Meaning of Bonds
A bond is a type of investment where investors lend money to the government or a company for some specified period. It is a debt instrument through which the company borrows money from the lender or the bondholder or debt holder and in return, the company pays interest (coupon) to the lender on the principal amount. Bonds are issued for business operations, acquisitions, and business projects.
The issuer and bondholder enter into the contract where the company i.e. the issuer repays the borrowed money with interest on fixed intervals- Monthly, semi-annual, or annual. The bonds have pre-determined interest with a defined period, after which it gets matured.
Important Terms to Understand Bonds
- Face Value or Par Value: it is an amount which tells the worth of the bond. Face value is the basis of calculating the interest rate due to the lenders or bondholders.
- Maturity: The Company that issued the bond has to return the money to the lenders or the bondholders. The bond can have short, medium, or long maturities.
- Coupon: Coupon is the fixed rate of interest paid to the bondholders.
- Price: The bond has two types of prices i.e. Bid Price and Ask Price. The bid price is the highest amount the buyer is ready to pay for the bond on the other hand ask price is the lowest price asked by the seller.
- Duration Risk: Duration risk measures how the bond’s price changes due to the fluctuation in the interest rate in the market.
How Investment in Bonds is Different from Stocks
In India stocks and bonds are the most widely used investment methods.
- The bondholders are lenders while stockholders are the owners in the company/firm/organization.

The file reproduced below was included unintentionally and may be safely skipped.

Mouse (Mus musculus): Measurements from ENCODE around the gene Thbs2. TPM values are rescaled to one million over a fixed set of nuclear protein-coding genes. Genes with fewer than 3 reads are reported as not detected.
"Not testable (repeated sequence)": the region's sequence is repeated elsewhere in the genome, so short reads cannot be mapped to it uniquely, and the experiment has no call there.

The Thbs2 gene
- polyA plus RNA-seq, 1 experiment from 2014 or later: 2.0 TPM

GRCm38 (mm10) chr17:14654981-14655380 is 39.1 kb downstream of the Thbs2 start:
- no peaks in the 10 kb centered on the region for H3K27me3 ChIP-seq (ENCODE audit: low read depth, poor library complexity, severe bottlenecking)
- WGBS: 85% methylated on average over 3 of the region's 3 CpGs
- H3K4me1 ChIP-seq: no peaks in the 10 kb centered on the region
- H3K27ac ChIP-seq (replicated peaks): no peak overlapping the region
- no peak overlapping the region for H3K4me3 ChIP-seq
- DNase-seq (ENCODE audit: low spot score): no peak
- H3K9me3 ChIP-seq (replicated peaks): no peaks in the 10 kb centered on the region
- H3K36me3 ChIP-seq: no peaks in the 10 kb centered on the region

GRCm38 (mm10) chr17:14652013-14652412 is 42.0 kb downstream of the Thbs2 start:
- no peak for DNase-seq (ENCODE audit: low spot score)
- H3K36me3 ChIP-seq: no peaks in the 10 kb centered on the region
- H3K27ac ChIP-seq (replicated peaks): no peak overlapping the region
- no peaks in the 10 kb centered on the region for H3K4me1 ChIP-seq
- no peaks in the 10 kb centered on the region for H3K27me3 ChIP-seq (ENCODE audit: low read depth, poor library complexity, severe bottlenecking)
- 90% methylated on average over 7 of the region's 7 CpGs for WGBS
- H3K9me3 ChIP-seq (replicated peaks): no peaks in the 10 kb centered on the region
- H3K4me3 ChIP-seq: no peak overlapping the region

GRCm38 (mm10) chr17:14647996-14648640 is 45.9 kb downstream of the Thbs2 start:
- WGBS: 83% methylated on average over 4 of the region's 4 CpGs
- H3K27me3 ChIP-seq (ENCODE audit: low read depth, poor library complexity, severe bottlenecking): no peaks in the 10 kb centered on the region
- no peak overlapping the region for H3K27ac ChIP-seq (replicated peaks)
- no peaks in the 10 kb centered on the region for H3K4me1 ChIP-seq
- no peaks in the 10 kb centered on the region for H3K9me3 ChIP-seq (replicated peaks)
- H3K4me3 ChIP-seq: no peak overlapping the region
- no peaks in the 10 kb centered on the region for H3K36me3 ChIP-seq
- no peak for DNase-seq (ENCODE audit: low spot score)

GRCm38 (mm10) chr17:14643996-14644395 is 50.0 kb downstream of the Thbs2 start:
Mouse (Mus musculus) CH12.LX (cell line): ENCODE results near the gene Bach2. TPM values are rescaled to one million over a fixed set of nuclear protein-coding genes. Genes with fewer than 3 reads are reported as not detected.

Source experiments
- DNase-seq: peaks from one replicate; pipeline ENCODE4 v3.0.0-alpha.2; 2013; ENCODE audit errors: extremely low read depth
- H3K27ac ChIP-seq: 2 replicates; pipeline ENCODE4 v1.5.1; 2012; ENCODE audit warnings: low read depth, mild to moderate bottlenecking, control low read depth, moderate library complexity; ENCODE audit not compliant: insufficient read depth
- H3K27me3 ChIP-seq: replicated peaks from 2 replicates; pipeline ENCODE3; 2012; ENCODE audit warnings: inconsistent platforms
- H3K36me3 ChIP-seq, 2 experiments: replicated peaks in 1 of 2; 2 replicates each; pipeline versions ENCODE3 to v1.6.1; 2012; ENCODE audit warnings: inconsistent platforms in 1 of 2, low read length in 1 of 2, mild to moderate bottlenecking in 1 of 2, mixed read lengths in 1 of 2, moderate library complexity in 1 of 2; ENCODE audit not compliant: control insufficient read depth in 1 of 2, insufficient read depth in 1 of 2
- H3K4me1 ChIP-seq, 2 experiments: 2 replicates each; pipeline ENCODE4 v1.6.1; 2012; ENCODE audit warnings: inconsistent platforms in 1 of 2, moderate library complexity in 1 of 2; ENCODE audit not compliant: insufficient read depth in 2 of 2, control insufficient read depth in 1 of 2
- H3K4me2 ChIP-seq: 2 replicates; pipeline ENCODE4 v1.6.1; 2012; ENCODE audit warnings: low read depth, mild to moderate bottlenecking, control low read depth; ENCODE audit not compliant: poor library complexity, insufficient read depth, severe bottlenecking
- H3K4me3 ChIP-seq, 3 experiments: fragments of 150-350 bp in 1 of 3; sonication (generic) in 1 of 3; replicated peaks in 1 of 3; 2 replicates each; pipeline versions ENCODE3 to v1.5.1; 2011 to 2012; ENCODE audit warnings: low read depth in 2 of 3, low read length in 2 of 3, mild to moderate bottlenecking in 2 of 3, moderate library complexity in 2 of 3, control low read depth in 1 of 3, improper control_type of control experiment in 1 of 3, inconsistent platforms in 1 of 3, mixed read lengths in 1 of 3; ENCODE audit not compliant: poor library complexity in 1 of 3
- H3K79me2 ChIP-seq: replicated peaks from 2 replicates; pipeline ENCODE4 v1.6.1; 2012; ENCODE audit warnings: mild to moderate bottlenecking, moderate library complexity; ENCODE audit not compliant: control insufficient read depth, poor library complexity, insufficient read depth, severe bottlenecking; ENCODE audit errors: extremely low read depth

- There is a defined term of maturity in bonds whereas there is no fixed period for stocks.
How to Invest in Bonds in India
- Government Bonds: The government bonds are issued by both the central government and state government. These bonds are risk-free and are one of the safest ways of investment option to earn interest periodically and principal amount on the maturity of the bond. Interest is paid on a semi-annual basis.
- Capital Gain Bonds: These bonds allow you to transfer the gains from long-term assets like house and land properties into bonds. The investor needs to invest in capital bonds 6 months from the transfer of assets.
The capital bonds issued by RECL (Rural Electrification Corporation Ltd.) and NHAI (National Highways Authority of India) are eligible under section 54EC of the Income Tax Act, 1961
- Sovereign Gold Bond: The sovereign gold bond carries an interest rate that is paid periodically and there is no risk of handling gold physically.
- Corporate Bonds: The companies’ issues bonds for their financial needs and the bondholders earn interest regularly. Corporate bonds pay higher interests than Bank Fixed Deposits and government bonds.
- Convertible Bonds and Inflation-Linked Bonds: Convertible bonds are those bonds that are converted into equity based on pre-specified terms. Inflation bonds are the type of bonds wherein both the principal amount and interest rate are indexed into inflation and these bonds are efficient in surviving inflation risk.
Two Ways of Investment in Bonds in India
- Primary Market: In the primary market companies make initial primary bonds that you can subscribe to through brokers.
- Secondary Market: In the secondary market can be purchased through the retail debt market. You can check trading bonds on NSE. Just like shares each bond has a scrip code so investors can put the scrip code and see the price of the bond.
Some bonds can taxable interest and there are bonds with non- taxable interest so as an investor you should be aware of this. You can explore some specialist debt transaction platforms that are available in India.